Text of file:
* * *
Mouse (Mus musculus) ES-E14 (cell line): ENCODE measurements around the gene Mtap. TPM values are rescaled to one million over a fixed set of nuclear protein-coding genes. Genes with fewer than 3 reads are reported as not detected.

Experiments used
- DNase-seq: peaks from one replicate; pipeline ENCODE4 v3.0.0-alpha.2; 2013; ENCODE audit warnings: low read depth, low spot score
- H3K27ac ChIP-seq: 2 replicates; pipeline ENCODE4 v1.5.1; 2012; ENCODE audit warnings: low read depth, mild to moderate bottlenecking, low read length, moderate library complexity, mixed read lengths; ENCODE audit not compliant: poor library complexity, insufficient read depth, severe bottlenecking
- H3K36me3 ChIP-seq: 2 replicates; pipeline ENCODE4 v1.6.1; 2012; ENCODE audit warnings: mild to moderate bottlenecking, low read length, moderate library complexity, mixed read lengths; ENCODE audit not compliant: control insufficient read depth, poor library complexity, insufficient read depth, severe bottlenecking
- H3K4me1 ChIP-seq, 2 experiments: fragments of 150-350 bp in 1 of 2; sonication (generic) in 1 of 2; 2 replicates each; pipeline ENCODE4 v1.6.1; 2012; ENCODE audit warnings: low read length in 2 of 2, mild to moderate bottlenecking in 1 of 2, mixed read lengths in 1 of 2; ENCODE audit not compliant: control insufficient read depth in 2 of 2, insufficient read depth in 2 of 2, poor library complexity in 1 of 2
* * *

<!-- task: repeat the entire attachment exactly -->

Mouse (Mus musculus) ES-E14 (cell line): ENCODE measurements around the gene Mtap. TPM values are rescaled to one million over a fixed set of nuclear protein-coding genes. Genes with fewer than 3 reads are reported as not detected.

Experiments used
- DNase-seq: peaks from one replicate; pipeline ENCODE4 v3.0.0-alpha.2; 2013; ENCODE audit warnings: low read depth, low spot score
- H3K27ac ChIP-seq: 2 replicates; pipeline ENCODE4 v1.5.1; 2012; ENCODE audit warnings: low read depth, mild to moderate bottlenecking, low read length, moderate library complexity, mixed read lengths; ENCODE audit not compliant: poor library complexity, insufficient read depth, severe bottlenecking
- H3K36me3 ChIP-seq: 2 replicates; pipeline ENCODE4 v1.6.1; 2012; ENCODE audit warnings: mild to moderate bottlenecking, low read length, moderate library complexity, mixed read lengths; ENCODE audit not compliant: control insufficient read depth, poor library complexity, insufficient read depth, severe bottlenecking
- H3K4me1 ChIP-seq, 2 experiments: fragments of 150-350 bp in 1 of 2; sonication (generic) in 1 of 2; 2 replicates each; pipeline ENCODE4 v1.6.1; 2012; ENCODE audit warnings: low read length in 2 of 2, mild to moderate bottlenecking in 1 of 2, mixed read lengths in 1 of 2; ENCODE audit not compliant: control insufficient read depth in 2 of 2, insufficient read depth in 2 of 2, poor library complexity in 1 of 2